Despite the considerable expansion of gambling alternatives over the past ten years, the number of those suffering from gambling addictions has remained stable, and has even declined among minors, the FHI report shows.
Young men aged 18-24 are however increasingly at risk, with 40,000 people reported to be suffering from gambling addictions.
“When we look at the evolution of different population groups, there are are number of warning signs,” said Marie Risbeck, FHI’s coordinator gaming prevention, in a statement.
Among men aged 18-24, the proportion of problem gamblers has doubled in ten years and today amounts to around 10 percent of the age group, around 450,000 people in Sweden.
Scientific studies show that there is a clear connection between gambling problems and psychological ill-health, low income, and low education.
There is furthermore a clear link between excessive alcohol consumption and exposure to violence, FHI observed.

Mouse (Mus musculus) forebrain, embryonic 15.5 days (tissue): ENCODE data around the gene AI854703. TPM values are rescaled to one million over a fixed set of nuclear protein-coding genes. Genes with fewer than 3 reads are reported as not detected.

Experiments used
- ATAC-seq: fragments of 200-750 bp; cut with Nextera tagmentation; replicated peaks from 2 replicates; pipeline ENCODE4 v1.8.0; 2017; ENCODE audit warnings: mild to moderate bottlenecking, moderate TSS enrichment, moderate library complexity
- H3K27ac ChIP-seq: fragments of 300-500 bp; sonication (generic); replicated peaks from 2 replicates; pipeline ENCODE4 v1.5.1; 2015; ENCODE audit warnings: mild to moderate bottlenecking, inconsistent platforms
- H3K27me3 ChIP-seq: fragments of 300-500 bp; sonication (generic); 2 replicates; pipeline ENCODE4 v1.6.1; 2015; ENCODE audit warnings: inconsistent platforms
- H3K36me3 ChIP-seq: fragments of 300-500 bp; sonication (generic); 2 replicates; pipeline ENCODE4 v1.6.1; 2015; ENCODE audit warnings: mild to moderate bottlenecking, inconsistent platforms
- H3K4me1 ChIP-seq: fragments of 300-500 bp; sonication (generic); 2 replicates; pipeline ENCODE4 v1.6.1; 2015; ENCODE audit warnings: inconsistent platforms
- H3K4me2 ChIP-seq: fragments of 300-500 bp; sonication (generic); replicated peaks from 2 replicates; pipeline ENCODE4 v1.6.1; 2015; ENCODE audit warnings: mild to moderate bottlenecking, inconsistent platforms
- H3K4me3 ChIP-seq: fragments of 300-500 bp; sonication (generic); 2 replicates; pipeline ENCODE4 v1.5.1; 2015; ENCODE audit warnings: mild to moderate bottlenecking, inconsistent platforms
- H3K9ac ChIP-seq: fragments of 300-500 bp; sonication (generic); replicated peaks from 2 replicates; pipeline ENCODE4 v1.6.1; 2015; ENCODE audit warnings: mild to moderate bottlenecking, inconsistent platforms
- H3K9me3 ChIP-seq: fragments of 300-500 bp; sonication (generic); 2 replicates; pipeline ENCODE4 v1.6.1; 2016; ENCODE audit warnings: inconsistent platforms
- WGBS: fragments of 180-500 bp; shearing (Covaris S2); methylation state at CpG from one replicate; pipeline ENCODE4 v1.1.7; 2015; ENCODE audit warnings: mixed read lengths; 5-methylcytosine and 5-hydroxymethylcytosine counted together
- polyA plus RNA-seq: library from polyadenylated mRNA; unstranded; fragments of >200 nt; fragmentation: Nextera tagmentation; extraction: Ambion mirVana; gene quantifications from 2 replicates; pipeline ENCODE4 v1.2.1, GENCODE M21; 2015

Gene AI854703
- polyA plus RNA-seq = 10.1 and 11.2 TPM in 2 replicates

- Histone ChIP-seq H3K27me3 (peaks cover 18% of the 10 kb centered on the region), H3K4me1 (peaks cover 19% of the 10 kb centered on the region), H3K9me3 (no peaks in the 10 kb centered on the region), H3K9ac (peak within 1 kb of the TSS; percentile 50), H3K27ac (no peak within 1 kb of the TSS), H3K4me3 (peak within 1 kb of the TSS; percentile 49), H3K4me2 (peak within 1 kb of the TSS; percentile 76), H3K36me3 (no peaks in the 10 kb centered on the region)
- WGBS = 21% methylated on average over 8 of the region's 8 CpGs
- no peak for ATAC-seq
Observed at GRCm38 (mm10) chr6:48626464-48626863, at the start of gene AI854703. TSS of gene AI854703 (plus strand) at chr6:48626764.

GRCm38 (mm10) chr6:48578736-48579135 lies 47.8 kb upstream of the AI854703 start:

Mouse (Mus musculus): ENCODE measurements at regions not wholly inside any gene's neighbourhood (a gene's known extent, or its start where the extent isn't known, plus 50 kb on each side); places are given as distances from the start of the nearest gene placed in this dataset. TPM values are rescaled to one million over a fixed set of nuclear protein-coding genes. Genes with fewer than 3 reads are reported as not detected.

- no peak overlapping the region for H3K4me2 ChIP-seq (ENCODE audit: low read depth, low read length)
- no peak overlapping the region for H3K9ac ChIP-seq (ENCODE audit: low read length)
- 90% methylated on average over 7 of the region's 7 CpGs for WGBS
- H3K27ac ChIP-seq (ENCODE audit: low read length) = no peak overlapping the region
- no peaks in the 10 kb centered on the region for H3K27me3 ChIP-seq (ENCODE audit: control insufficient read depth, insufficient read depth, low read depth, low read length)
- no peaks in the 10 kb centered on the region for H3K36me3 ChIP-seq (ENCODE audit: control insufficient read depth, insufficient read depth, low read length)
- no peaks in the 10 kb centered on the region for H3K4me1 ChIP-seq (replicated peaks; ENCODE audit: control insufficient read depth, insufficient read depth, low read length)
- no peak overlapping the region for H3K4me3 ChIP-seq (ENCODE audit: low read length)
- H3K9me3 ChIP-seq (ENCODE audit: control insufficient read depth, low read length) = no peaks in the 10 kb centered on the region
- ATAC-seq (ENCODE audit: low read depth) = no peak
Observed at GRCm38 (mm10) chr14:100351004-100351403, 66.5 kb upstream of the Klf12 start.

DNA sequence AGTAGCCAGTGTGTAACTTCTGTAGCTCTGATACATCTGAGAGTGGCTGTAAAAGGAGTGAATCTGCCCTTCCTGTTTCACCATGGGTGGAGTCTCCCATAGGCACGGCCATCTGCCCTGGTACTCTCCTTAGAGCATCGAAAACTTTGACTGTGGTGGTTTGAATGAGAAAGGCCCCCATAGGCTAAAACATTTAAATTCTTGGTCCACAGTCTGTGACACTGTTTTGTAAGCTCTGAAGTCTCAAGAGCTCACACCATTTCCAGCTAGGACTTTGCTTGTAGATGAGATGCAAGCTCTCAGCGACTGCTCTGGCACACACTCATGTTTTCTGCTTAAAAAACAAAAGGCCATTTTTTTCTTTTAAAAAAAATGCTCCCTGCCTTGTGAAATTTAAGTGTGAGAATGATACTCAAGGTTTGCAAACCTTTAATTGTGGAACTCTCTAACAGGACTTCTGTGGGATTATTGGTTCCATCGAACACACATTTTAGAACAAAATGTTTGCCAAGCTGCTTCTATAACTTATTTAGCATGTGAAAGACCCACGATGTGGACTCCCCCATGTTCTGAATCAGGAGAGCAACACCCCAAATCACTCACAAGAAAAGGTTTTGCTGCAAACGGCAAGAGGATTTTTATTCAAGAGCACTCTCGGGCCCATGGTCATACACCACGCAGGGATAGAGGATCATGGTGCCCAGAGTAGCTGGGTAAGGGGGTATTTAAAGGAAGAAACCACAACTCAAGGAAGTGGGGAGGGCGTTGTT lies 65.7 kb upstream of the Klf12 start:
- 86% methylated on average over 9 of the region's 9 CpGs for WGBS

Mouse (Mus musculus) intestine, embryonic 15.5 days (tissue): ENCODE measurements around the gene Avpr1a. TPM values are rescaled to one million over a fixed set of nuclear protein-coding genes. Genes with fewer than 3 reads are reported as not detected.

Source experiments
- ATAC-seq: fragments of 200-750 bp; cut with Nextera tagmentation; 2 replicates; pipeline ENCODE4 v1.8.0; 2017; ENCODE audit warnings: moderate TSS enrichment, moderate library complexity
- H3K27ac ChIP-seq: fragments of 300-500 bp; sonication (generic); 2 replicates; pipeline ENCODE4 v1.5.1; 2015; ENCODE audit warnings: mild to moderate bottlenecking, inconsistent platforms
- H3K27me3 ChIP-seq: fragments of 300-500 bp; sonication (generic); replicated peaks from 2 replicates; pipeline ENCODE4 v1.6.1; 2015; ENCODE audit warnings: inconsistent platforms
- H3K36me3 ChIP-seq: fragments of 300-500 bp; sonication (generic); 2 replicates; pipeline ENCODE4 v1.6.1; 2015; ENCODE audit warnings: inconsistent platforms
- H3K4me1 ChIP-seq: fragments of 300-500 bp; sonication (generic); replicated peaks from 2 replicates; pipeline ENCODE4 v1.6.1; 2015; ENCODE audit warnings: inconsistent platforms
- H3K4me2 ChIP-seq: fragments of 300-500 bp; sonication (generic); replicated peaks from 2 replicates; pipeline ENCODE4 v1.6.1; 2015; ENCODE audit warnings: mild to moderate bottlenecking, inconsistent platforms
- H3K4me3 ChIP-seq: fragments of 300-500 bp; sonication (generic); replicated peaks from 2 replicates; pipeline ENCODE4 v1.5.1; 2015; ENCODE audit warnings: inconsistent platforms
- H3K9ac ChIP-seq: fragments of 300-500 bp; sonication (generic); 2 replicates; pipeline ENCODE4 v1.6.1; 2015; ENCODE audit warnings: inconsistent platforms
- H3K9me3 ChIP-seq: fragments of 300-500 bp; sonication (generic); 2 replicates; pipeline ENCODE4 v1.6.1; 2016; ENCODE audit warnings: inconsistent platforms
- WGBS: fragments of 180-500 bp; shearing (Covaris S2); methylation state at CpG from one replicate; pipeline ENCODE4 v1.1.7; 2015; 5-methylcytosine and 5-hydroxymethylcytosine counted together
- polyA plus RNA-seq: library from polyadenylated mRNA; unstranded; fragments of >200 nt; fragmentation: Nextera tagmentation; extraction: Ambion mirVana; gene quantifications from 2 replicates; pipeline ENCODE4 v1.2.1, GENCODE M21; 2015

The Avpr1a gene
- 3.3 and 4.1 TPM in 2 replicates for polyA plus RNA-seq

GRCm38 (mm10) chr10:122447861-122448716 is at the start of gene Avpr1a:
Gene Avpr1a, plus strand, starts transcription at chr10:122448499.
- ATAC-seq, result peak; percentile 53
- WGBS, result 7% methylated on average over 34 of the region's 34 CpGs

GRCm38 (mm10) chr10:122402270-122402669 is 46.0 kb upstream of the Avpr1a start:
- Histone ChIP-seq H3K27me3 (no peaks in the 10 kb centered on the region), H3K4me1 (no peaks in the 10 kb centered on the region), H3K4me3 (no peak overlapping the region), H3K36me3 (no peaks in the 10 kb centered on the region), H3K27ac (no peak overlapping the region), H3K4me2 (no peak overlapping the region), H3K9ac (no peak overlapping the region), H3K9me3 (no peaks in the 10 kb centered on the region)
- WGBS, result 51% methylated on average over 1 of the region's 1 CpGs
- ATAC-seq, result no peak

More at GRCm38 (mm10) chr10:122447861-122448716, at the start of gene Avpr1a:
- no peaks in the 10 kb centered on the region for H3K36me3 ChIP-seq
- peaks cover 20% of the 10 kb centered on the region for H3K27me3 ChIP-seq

“We know that more than 260,000 people live together with a problem player, of which 75,000 are children,” Marie Risbeck said.
Risbeck argued that gambling among under-aged players should be highlighted.
“Despite the fact that there is an 18-year-old limit on all gambling… many minors state that they have played for money in various forms,” she said.
The report also includes a review of the measures and initiatives available to tackle the problem with excessive gambling.
Among the measures are a dedicated helpline, as well as a plethora of self help groups and other treatment alternatives.
FHI’s report however calls for improvements in what is on offer to gambling addicts and for better coordination across the country.